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[dm-devel] Re: [RFD] BIO_RW_BARRIER - what it means for devices, filesystems, and dm/md.



Jens Axboe wrote:
On Thu, May 31 2007, David Chinner wrote:
On Thu, May 31, 2007 at 08:26:45AM +0200, Jens Axboe wrote:
On Thu, May 31 2007, David Chinner wrote:
IOWs, there are two parts to the problem:

	1 - guaranteeing I/O ordering
	2 - guaranteeing blocks are on persistent storage.

Right now, a single barrier I/O is used to provide both of these
guarantees. In most cases, all we really need to provide is 1); the
need for 2) is a much rarer condition but still needs to be
provided.

if I am understanding it correctly, the big win for barriers is that you do NOT have to stop and wait until the data is on persistant media before you can continue.
Yes, if we define a barrier to only guarantee 1), then yes this
would be a big win (esp. for XFS). But that requires all filesystems
to handle sync writes differently, and sync_blockdev() needs to
call blkdev_issue_flush() as well....

So, what do we do here? Do we define a barrier I/O to only provide
ordering, or do we define it to also provide persistent storage
writeback? Whatever we decide, it needs to be documented....
The block layer already has a notion of the two types of barriers, with
a very small amount of tweaking we could expose that. There's absolutely
zero reason we can't easily support both types of barriers.
That sounds like a good idea - we can leave the existing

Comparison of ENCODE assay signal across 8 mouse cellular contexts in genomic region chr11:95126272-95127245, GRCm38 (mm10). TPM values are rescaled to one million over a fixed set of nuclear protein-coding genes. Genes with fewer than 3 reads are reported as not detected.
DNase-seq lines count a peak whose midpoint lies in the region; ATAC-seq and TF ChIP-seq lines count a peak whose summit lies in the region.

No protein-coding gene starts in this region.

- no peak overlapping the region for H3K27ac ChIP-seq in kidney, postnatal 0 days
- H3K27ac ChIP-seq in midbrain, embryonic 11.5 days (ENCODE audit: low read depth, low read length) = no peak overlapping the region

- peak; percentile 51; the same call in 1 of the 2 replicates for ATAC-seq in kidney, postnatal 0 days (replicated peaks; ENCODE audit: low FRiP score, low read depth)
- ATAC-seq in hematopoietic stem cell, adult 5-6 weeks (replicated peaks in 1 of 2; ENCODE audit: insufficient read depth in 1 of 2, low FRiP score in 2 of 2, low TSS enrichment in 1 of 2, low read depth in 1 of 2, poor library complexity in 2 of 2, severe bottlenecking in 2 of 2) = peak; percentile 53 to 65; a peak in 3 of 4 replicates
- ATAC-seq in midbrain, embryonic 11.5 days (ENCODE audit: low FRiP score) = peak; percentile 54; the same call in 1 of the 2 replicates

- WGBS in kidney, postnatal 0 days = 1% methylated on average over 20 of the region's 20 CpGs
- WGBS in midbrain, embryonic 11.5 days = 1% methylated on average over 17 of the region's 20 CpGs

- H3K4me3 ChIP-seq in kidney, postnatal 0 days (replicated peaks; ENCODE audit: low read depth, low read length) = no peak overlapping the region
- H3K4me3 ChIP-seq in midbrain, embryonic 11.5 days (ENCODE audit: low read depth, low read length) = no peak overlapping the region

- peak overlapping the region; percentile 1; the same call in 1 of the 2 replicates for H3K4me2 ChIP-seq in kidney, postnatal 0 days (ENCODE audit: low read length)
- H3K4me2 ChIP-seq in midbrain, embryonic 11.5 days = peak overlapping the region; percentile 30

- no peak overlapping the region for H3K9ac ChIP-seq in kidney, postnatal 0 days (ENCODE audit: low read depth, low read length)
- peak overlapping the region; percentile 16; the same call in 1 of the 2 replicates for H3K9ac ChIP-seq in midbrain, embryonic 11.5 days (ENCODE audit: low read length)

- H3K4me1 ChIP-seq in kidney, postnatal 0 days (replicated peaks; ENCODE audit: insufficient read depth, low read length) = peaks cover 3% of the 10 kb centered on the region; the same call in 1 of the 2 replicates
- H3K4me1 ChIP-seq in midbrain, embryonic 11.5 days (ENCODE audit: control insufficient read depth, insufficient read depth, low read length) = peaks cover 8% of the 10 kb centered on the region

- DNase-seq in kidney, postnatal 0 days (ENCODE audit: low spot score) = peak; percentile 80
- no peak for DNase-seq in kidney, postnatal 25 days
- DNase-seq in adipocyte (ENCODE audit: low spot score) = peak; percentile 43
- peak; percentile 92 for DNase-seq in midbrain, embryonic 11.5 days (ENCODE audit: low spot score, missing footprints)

WRITE_BARRIER behaviour unchanged and introduce a new WRITE_ORDERED
behaviour that only guarantees ordering. The filesystem can then
choose which to use where appropriate....

Precisely. The current definition of barriers are what Chris and I came
up with many years ago, when solving the problem for reiserfs
originally. It is by no means the only feasible approach.

I'll add a WRITE_ORDERED command to the #barrier branch, it already
contains the empty-bio barrier support I posted yesterday (well a
slightly modified and cleaned up version).

Wait. Do filesystems expect (depend on) anything but ordering now? Does md? Having users of barriers as they currently behave suddenly getting SYNC behavior where they expect ORDERED is likely to have a negative effect on performance. Or do I misread what is actually guaranteed by WRITE_BARRIER now, and a flush is currently happening in all cases?

And will this also be available to user space f/s, since I just proposed a project which uses one? :-( I think the goal is good, more choice is almost always better choice, I just want to be sure there won't be big disk performance regressions.

--
bill davidsen <davidsen tmr com>
 CTO TMR Associates, Inc
 Doing interesting things with small computers since 1979


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